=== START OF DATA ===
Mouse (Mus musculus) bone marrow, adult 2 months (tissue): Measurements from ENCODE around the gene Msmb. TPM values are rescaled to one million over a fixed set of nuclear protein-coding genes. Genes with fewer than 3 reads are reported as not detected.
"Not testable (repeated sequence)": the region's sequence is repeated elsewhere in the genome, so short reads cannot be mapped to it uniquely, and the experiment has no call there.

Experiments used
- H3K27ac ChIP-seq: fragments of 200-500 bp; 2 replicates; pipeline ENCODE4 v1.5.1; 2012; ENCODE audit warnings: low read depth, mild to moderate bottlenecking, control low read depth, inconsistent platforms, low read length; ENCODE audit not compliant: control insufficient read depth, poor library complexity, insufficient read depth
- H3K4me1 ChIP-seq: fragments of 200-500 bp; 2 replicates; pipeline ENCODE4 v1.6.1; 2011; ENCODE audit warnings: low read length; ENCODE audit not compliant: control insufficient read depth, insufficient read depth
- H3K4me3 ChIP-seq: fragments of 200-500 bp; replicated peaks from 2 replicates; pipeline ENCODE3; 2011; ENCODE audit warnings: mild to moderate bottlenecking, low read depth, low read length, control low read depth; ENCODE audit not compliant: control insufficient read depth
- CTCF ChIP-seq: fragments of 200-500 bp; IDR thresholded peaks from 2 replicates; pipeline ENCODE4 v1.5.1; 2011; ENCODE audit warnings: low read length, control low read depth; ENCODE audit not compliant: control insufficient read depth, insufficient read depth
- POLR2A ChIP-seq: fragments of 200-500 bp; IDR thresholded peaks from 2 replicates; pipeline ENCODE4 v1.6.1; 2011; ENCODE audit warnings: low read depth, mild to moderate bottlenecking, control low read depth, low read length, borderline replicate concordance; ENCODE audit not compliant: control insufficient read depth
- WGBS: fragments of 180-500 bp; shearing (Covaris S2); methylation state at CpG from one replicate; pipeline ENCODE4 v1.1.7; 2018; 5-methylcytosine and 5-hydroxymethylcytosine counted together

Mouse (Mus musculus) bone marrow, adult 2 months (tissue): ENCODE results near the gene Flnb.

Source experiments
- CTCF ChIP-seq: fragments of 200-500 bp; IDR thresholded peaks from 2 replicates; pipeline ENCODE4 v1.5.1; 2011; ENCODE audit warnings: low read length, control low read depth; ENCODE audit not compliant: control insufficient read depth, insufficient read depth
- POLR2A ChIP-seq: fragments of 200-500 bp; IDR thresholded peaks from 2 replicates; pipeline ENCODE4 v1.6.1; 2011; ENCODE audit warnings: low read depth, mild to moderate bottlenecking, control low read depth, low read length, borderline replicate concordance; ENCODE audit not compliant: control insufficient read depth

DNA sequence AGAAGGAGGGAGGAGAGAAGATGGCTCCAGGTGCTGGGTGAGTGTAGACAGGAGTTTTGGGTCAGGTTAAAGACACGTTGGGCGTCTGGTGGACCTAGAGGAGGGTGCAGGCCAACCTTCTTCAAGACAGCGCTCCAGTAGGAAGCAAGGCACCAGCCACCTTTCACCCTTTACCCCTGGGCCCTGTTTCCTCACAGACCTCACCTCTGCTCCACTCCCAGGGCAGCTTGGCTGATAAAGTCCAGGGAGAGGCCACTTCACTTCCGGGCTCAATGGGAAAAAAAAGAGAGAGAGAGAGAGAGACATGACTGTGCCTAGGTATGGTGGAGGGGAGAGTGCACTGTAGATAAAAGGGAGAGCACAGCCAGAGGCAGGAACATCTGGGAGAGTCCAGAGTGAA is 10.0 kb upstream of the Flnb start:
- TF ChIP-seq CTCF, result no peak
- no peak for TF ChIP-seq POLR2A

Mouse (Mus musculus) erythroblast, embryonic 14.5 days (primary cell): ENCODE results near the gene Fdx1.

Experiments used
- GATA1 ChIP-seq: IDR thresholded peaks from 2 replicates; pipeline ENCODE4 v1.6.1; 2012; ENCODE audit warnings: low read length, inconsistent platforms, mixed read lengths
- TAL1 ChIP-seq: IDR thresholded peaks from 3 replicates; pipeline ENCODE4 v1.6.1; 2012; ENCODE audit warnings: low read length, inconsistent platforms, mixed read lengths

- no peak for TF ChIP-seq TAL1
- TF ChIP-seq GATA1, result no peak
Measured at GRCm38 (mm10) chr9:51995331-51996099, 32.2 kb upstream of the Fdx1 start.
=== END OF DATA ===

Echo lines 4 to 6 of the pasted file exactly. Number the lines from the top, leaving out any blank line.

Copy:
- H3K27ac ChIP-seq: fragments of 200-500 bp; 2 replicates; pipeline ENCODE4 v1.5.1; 2012; ENCODE audit warnings: low read depth, mild to moderate bottlenecking, control low read depth, inconsistent platforms, low read length; ENCODE audit not compliant: control insufficient read depth, poor library complexity, insufficient read depth
- H3K4me1 ChIP-seq: fragments of 200-500 bp; 2 replicates; pipeline ENCODE4 v1.6.1; 2011; ENCODE audit warnings: low read length; ENCODE audit not compliant: control insufficient read depth, insufficient read depth
- H3K4me3 ChIP-seq: fragments of 200-500 bp; replicated peaks from 2 replicates; pipeline ENCODE3; 2011; ENCODE audit warnings: mild to moderate bottlenecking, low read depth, low read length, control low read depth; ENCODE audit not compliant: control insufficient read depth